A phrase that describes the act of rebounding the ball in basketball. It is used because the back of the hoop structure is called a "backboard", and the ball often bounces off the backboard before being rebounded by a player. The verb "crash" is used because it is optimal basketball strategy if players move quickly to rebound the ball. This often requires physical contact with other players on the court, which is why players must "crash" the boards. Coaches often insist that players "attack" the boards as well.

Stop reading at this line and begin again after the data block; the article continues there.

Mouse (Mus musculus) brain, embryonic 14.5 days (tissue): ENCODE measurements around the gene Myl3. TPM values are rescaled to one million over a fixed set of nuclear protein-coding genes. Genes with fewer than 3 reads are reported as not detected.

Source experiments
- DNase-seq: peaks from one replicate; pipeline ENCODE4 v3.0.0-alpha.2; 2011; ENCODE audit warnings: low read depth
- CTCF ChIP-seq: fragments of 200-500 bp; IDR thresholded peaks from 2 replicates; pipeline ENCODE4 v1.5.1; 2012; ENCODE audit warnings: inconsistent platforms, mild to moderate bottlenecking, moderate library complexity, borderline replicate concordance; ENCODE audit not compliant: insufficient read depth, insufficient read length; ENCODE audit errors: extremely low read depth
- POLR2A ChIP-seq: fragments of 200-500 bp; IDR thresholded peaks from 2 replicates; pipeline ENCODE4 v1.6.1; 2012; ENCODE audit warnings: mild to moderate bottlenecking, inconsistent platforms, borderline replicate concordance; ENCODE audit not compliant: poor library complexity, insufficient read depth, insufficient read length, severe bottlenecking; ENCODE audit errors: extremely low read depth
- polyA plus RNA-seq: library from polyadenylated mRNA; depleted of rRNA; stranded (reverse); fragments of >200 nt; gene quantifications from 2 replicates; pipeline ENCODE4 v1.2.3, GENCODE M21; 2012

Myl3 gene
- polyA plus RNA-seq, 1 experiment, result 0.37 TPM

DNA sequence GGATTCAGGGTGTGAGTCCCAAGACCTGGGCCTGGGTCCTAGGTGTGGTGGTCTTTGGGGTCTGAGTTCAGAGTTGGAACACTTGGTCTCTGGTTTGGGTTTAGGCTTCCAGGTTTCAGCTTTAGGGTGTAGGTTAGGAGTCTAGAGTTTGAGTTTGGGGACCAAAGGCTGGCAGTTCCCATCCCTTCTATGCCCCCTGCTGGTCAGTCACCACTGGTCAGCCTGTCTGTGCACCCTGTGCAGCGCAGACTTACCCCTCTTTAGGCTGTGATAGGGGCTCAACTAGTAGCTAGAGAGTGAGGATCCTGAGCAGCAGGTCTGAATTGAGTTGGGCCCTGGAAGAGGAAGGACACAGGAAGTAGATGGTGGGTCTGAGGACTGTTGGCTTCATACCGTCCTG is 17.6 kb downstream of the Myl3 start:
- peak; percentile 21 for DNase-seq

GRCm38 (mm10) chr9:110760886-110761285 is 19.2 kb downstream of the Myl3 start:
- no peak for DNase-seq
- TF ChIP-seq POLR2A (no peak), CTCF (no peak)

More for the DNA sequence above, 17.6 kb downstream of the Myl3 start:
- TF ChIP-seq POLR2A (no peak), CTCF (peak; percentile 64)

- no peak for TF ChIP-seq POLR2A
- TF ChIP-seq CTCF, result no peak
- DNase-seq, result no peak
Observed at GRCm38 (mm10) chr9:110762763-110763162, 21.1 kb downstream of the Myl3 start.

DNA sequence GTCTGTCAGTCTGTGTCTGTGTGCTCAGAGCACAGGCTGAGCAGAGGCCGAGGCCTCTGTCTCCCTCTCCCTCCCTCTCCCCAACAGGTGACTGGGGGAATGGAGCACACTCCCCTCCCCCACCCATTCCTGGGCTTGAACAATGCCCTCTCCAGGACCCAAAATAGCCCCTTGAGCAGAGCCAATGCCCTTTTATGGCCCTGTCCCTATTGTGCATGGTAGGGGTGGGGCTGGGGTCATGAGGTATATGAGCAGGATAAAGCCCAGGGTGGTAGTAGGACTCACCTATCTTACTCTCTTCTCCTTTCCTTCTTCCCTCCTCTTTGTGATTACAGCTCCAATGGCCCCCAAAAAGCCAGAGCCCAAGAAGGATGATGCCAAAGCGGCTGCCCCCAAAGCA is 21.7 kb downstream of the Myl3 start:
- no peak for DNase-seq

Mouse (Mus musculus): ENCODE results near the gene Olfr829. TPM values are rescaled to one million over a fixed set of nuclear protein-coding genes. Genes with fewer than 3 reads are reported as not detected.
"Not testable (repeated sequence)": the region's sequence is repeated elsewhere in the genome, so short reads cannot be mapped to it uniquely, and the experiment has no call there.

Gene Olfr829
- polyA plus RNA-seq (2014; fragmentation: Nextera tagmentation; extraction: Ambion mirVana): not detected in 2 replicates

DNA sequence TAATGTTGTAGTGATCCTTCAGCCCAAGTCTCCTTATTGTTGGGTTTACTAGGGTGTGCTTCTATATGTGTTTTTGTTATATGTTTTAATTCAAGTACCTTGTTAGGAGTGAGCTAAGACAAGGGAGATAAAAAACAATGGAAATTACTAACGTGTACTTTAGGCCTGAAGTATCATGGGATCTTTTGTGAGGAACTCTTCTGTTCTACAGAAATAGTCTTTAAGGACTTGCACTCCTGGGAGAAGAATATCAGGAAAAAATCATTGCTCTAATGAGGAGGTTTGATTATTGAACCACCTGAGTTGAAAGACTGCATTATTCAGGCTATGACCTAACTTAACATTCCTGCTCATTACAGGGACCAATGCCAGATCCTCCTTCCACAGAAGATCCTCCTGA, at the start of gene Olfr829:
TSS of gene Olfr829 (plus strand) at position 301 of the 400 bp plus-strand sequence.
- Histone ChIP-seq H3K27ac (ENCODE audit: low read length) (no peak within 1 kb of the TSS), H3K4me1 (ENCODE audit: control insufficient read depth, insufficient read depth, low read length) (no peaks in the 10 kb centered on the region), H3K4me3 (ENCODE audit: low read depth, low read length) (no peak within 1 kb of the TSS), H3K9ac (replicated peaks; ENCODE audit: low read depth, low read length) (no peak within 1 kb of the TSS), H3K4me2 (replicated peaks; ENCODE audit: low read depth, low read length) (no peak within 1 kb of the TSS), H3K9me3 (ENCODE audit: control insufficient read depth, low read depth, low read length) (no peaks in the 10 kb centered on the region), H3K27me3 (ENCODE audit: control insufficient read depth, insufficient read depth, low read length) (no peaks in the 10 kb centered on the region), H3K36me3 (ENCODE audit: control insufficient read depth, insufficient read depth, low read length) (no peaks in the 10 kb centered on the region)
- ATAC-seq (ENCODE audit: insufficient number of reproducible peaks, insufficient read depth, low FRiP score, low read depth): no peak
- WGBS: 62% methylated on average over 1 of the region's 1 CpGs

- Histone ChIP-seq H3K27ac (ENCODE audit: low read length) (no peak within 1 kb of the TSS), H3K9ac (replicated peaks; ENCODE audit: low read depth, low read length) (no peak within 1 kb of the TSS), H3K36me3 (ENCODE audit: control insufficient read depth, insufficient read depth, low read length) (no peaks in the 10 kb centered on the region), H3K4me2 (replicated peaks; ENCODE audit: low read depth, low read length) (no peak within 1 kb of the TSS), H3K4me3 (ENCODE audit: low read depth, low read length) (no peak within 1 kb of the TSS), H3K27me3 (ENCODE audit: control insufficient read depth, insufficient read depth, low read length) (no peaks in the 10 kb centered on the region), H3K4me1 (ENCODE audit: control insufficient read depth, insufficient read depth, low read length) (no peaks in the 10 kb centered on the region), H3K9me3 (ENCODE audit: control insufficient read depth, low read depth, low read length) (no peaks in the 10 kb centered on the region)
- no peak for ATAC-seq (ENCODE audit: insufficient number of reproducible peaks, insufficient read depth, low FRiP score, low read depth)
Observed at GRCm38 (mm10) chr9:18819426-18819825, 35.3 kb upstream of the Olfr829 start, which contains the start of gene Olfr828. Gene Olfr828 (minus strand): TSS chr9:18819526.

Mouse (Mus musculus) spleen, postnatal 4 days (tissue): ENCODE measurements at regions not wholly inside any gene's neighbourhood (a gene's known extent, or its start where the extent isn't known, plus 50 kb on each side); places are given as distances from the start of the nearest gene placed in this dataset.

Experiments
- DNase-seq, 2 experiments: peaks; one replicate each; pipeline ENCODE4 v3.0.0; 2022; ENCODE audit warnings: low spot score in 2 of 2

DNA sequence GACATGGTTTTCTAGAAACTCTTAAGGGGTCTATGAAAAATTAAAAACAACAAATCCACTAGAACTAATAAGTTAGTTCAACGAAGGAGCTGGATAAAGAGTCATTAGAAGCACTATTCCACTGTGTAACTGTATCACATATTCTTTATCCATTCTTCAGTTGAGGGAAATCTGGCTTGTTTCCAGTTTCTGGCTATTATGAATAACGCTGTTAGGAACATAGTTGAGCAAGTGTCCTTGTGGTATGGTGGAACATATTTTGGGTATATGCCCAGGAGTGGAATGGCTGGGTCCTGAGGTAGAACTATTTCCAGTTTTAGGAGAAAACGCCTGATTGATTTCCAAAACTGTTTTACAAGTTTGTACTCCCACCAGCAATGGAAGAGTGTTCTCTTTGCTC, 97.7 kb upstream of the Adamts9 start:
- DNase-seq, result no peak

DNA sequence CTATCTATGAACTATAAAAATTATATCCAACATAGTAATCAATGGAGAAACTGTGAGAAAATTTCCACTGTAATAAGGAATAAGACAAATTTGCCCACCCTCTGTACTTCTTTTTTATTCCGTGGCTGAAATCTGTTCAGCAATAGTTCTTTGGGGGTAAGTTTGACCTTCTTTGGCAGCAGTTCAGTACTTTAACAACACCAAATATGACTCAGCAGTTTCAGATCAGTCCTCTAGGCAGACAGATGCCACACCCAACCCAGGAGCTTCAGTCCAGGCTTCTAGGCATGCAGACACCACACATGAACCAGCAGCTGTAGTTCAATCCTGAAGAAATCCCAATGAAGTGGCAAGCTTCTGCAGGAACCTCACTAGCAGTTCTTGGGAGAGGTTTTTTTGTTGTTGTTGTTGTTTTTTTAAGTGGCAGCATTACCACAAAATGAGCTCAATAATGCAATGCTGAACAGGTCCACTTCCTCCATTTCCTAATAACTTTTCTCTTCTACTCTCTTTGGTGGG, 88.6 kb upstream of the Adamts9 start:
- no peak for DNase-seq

The act of crashing the boards is just as important as boxing out. In fact, they go hand in hand, as a "crasher" is often sought out by the opposition as a primary target for boxing out. Rebounding is one of the most important skills in basketball outside of shooting. The famous basketball coach Red Auerbach always approached building his teams with rebounding in mind, and he won many NBA championships across decades with players like Hall of Fame rebounders Bill Russell and Larry Bird.